The citizens of Toronto got a comprehensive look this week at what Google’s urban innovation wing, Sidewalk Labs, has in store for their Lake Ontario waterfront and it among the promising renderings of sustainable skyscrapers and passive heating technology, there remained doubts over how a municipality, a community, would work with a corporation-as-city planner. Sidewalk unveiled a detailed presentation to local residents Tuesday and Wednesday, promising skyscrapers constructed with sustainable buildings materials, including tall-timber scaffolding and organic mycelium insulation; power derived from renewable sources (rooftop and wall-mounted solar); and passive heating and cooling from nearby geothermal sources and lakes.

Some of this has been slowly teased out over the course of the past year — including a few conceptual sketches and the original 200-page proposal, which Sidewalk Labs posted in October of last year — but this week’s presentation was the first to delve into the specifics of the company’s plan. Canadian Prime Minister Justin Trudeau has proudly declared that Quayside, part of Toronto’s East Bayfront area, will become a “a testbed for new technologies” thanks to the partnership.

The trouble is plenty of the people of Toronto don’t want to be part of that experiment. “This is a story about governance, not urban innovation,” according to Toronto resident Bianca Wylie — a Senior Fellow at the Centre for International Governance Innovation — speaking to the Washington Post this week.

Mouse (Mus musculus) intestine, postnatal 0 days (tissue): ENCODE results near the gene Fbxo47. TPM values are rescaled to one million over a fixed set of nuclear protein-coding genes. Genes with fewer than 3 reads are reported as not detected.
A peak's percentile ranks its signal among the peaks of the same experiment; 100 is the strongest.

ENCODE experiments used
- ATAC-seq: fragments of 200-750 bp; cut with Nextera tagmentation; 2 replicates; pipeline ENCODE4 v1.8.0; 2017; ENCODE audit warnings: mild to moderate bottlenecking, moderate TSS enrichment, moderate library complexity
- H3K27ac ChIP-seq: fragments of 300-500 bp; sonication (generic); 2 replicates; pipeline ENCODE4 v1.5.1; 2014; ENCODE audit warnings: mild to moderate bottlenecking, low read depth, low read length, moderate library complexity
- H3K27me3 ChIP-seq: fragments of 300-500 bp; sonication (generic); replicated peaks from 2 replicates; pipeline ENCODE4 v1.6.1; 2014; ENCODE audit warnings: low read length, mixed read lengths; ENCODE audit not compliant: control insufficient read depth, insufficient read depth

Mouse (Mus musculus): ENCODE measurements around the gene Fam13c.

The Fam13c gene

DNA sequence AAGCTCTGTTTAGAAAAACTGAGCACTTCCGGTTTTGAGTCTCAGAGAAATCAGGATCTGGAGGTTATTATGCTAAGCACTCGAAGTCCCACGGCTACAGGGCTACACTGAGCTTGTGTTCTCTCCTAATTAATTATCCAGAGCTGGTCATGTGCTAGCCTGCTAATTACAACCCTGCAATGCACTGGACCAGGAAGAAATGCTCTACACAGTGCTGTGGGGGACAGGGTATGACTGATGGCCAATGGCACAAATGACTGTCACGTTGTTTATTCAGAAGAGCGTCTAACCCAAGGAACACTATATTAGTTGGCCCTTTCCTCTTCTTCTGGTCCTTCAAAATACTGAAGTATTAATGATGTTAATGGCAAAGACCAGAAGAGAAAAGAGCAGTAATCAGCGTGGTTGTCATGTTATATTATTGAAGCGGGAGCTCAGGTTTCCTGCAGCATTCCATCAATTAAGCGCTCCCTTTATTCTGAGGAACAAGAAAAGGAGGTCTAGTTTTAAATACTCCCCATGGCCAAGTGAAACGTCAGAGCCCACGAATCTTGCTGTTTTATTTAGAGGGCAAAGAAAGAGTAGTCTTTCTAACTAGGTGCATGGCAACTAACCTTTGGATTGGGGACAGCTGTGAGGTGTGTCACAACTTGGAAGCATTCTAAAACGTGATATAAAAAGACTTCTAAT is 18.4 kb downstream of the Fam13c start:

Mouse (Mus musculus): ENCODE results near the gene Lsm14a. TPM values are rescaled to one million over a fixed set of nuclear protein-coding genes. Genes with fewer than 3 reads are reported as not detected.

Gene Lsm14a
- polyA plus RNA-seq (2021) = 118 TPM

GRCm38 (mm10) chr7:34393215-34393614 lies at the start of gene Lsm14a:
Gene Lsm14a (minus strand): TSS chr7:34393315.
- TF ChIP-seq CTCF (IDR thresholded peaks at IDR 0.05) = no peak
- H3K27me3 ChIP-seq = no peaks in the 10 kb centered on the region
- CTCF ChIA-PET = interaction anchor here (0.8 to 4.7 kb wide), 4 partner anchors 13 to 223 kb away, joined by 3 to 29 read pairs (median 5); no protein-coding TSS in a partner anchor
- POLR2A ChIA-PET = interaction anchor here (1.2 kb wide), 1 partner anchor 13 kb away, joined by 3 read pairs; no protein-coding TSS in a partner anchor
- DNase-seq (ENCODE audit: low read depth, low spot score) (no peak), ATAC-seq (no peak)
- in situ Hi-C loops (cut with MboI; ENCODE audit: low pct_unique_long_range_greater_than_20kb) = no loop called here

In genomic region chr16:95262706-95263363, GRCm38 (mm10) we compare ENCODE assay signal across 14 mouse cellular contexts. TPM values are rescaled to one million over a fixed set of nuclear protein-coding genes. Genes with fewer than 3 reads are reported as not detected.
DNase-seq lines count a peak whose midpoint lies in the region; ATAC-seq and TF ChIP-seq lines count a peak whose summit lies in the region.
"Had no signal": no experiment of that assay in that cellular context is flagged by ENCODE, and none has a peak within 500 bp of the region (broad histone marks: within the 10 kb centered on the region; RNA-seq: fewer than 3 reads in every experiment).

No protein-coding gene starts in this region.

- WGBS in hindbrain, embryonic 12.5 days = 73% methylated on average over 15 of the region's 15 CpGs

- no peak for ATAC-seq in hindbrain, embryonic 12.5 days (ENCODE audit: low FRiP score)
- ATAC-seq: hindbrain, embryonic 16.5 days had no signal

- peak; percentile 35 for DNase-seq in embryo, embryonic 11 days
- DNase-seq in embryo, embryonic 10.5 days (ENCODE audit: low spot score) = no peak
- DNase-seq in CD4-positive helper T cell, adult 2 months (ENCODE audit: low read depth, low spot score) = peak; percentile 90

“There is nothing innovative about partnering with a monopoly.” Wylie, whose resume includes plenty of work in IT and local government consulting (including a stint on Toronto’s City Hall Task Force) sees Sidewalk Labs’ proposal for a sensor-laden, 12-acre “live-work-shop” smart city in the Quayside area of East Bayfront as a near-future dystopia for Canadians’ data privacy. Think of it as public infrastructure built to be like Siri, Alexa, or Google Home: a queasy expansion of all the commercial data-mining that’s sort of begrudgingly concomitant with life online, thrust into the publicly owned physical spaces of civic life.

If conflict over this plan were a prestige cable drama, you could imagine it as an episode of Black Mirror helmed by David Simon. While reporters and activists have tried, throughout the nine months since the $50 million Quayside project was first proposed, no one yet knows who will own or have access to all the information culled from Google’s ‘smart city’ experiment. Read more from…

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